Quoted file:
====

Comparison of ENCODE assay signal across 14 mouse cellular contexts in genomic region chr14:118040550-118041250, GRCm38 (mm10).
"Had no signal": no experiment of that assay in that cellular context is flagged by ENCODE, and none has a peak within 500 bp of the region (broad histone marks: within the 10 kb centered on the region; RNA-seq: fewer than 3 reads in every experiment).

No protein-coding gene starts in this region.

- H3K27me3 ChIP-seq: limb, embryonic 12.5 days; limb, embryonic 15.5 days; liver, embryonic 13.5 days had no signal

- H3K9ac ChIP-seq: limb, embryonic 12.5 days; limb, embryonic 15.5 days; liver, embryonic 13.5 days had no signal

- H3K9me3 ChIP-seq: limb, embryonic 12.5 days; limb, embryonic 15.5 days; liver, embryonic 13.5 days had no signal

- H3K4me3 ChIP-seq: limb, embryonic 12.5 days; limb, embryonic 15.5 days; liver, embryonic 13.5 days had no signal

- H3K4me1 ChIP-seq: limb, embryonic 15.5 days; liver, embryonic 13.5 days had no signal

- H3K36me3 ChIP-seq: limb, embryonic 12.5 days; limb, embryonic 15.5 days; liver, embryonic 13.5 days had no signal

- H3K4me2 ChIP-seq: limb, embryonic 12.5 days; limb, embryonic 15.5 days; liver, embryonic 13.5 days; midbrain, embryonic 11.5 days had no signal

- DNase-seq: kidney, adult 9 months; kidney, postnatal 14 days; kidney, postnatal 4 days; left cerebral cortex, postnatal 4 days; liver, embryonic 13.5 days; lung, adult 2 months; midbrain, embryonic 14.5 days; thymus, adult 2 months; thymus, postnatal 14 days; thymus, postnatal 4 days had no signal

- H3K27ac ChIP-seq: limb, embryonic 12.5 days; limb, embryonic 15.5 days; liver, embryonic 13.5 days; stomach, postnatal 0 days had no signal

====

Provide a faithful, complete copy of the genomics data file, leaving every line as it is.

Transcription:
Comparison of ENCODE assay signal across 14 mouse cellular contexts in genomic region chr14:118040550-118041250, GRCm38 (mm10).
"Had no signal": no experiment of that assay in that cellular context is flagged by ENCODE, and none has a peak within 500 bp of the region (broad histone marks: within the 10 kb centered on the region; RNA-seq: fewer than 3 reads in every experiment).

No protein-coding gene starts in this region.

- H3K27me3 ChIP-seq: limb, embryonic 12.5 days; limb, embryonic 15.5 days; liver, embryonic 13.5 days had no signal

- H3K9ac ChIP-seq: limb, embryonic 12.5 days; limb, embryonic 15.5 days; liver, embryonic 13.5 days had no signal

- H3K9me3 ChIP-seq: limb, embryonic 12.5 days; limb, embryonic 15.5 days; liver, embryonic 13.5 days had no signal

- H3K4me3 ChIP-seq: limb, embryonic 12.5 days; limb, embryonic 15.5 days; liver, embryonic 13.5 days had no signal

- H3K4me1 ChIP-seq: limb, embryonic 15.5 days; liver, embryonic 13.5 days had no signal

- H3K36me3 ChIP-seq: limb, embryonic 12.5 days; limb, embryonic 15.5 days; liver, embryonic 13.5 days had no signal

- H3K4me2 ChIP-seq: limb, embryonic 12.5 days; limb, embryonic 15.5 days; liver, embryonic 13.5 days; midbrain, embryonic 11.5 days had no signal

- DNase-seq: kidney, adult 9 months; kidney, postnatal 14 days; kidney, postnatal 4 days; left cerebral cortex, postnatal 4 days; liver, embryonic 13.5 days; lung, adult 2 months; midbrain, embryonic 14.5 days; thymus, adult 2 months; thymus, postnatal 14 days; thymus, postnatal 4 days had no signal

- H3K27ac ChIP-seq: limb, embryonic 12.5 days; limb, embryonic 15.5 days; liver, embryonic 13.5 days; stomach, postnatal 0 days had no signal